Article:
This has been a month of pants, and I’m not complaining. First I (almost) mastered the Chi-Town Chinos, and now I have the perfect legging pattern in the Megan Nielsen Virginia Leggings. They were this month’s Project #SewMyStyle garment, and they are such a winner in my book. As a tall gal, it’s hard to find a great pair of leggings that doesn’t stop three inches above my ankle. side note – if you’re looking for an RTW pair, I’ve had good luck with Aerie’s tall leggings (when they’re in stock…). But the Virginia Leggings are a rare find for someone who makes height adjustments, because I didn’t have to make a single one. That’s right. Nada.
So, without further ado, allow me to sing you the praises of the Virginia Leggings.
Cutting the Virginia Leggings
One thing you gotta love about the Virginia Leggings is that it’s two pattern pieces. Like, come on, guys. This pattern is already a winner. I traced off mine in size small, which is my usual RTW size. Megan notes in the packet that the Tall inseam is 35″, which is almost my ideal inseam. I decided to make a test pair and see if I was going to have to make any changes.
For my muslin, I grabbed two knits out of my stash. The knit you use for these leggings must have at least 40% stretch to account for negative ease (aka, the finished garment is going to measure smaller than your actual measurements because the fabric stretches so much). The fabric for one leg was 50% stretch, but the other was only 30%. If you’re looking at my muslin photo and thinking it looks off center, you’re right! The stretchier leg got pulled over to compensate for the less stretchy.
My muslin showed me something that I rarely ever get to see in a pattern right out of the packet. No. Tall. Modifications. The tall inseam is so perfect on me and I love it, I love it, I love it. Is this what you regular-sized people feel like all the time?!
Sewing the Virginia Leggings
If you caught my Virginia Leggings inspiration post earlier this month, I hinted that I wanted to try and make some moto-style leggings. I was pretty nervous to tackle that, honestly. I couldn’t find a single tutorial on how to hand-draft a piece like that. But I knew I was going to have to buckle down and do it, so one night I sat down and tackled it. Luckily, it was actually a lot easier than I expected! I think the patches make the leggings look more like pants, so maybe I can get away with wearing them to work. I’ll have a post later this week on how to make those patches for yourself if you’re interested.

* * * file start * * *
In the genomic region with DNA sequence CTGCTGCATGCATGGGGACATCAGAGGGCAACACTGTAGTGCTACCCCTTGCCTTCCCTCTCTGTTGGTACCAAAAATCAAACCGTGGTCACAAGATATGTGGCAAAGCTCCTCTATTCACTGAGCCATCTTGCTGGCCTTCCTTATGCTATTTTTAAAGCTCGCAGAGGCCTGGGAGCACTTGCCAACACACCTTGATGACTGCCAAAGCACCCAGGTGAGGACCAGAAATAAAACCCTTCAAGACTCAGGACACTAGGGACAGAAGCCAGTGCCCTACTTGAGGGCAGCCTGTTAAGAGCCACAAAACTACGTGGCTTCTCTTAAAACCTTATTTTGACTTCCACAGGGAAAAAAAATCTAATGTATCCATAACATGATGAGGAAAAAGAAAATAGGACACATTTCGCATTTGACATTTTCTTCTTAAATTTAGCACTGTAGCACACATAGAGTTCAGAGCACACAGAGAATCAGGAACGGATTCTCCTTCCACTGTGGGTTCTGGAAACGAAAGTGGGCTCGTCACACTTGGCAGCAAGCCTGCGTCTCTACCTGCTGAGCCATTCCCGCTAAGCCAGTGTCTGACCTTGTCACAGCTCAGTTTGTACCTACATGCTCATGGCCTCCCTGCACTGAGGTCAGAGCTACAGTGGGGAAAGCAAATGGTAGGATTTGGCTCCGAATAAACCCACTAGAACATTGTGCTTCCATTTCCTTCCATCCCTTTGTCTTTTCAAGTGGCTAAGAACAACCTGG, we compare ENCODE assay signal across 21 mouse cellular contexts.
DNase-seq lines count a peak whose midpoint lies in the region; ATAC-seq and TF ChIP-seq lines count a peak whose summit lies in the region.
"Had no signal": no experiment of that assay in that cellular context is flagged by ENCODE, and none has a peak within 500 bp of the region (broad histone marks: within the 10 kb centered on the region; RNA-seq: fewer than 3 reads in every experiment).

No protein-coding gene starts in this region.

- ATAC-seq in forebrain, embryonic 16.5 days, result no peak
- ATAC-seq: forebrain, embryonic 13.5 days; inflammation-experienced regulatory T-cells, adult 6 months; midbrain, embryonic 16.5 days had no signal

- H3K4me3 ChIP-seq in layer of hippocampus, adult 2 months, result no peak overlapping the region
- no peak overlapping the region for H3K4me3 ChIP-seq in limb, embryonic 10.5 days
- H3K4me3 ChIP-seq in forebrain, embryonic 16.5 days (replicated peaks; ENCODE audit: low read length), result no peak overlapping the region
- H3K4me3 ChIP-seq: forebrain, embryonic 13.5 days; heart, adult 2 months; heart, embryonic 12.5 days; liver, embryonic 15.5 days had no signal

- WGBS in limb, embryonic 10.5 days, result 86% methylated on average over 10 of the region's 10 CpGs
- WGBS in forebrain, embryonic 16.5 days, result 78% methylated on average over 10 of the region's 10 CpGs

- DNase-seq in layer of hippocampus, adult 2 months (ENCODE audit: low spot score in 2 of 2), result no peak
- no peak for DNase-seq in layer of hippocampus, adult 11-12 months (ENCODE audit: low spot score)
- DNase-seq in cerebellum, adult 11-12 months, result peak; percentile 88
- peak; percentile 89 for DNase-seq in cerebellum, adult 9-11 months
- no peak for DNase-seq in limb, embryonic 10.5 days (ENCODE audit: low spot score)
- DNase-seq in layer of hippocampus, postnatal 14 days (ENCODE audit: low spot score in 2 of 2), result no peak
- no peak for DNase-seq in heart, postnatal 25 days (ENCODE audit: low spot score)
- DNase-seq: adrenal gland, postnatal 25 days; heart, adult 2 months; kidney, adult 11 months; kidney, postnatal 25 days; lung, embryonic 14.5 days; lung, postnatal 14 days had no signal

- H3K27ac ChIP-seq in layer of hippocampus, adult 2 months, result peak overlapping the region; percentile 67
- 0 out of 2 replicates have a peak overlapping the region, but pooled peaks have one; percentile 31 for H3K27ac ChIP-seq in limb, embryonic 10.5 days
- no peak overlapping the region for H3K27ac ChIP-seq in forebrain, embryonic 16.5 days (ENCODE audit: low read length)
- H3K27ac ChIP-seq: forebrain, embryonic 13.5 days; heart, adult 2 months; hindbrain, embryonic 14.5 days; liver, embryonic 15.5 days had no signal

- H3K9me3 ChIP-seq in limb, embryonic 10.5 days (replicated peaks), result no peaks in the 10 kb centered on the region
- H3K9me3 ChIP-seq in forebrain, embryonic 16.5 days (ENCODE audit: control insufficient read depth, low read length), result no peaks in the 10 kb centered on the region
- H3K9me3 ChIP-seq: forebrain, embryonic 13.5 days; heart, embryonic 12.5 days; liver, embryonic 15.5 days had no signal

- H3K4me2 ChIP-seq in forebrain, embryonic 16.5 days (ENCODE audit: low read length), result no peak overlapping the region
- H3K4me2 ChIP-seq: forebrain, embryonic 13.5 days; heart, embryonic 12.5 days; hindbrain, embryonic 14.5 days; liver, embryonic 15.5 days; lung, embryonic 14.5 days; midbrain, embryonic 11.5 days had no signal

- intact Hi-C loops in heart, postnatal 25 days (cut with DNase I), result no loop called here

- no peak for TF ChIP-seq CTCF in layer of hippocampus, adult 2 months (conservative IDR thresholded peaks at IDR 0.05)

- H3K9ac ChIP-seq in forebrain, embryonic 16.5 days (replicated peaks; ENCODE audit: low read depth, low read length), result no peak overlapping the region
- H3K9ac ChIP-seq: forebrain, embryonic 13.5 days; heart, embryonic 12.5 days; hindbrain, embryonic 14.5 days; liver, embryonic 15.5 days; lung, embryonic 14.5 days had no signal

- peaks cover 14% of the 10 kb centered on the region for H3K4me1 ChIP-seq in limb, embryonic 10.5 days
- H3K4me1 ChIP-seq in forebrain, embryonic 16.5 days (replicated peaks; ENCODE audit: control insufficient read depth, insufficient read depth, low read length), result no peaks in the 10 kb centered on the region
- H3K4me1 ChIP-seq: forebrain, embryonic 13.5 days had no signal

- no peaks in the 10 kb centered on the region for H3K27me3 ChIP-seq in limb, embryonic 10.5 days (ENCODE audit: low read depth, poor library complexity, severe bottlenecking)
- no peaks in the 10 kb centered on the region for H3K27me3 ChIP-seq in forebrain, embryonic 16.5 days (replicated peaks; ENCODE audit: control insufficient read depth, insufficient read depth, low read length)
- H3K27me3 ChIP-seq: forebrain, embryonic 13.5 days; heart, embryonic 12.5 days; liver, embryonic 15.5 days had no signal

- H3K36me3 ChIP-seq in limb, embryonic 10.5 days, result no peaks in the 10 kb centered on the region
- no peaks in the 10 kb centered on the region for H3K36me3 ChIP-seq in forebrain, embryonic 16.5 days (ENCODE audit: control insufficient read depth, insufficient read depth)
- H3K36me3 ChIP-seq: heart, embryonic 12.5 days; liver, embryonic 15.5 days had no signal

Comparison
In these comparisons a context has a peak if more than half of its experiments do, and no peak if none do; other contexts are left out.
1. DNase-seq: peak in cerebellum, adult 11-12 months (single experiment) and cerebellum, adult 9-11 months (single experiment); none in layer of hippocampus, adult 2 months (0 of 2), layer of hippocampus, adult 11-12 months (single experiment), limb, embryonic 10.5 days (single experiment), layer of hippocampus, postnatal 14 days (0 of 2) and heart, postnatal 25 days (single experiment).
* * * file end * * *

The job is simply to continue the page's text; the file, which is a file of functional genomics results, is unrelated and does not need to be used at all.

I used a light gray stretch knit from Fabric.com for my leggings. In my mind, I was expecting something a little heavier, akin to Art Gallery knits or a thin scuba. This is not what I got, but that’s because I’m a dreamer, not because of a poor description on the part of the website. I wanted something heavier because I wasn’t sure how well the moto pleats would show up in a thinner fabric, but I was pleasantly surprised. They feel really comfy and the fabric isn’t sheer at all.
I used a twin needle for the whole project, including the moto patches. I’ve become a real twin needle convert since I learned how to use it properly. My garments look way more professional with that needle, as opposed to a zig zag. Maybe someday I’ll own a serger, but until then, it’s the best way to sew stretch knits.
You guys, I cannot wait to make more of these leggings. They’re a half hour project, first of all. Second of all, they FIT ME. I cannot emphasize this enough. The skin on my legs does not show until it is supposed to! I’m thinking a pair or two in black, maybe another moto pair in olive, some fun mesh inserts for yoga… The possibilities are endless, and I can’t wait to get started.
Yardage needed: about 1.75 yards of 60″ wide fabric, which includes what I used for the patches.
Time: about an hour
General modifications: designed moto patch inserts
#SewingTall modifications: None!!!!!!!!!!!!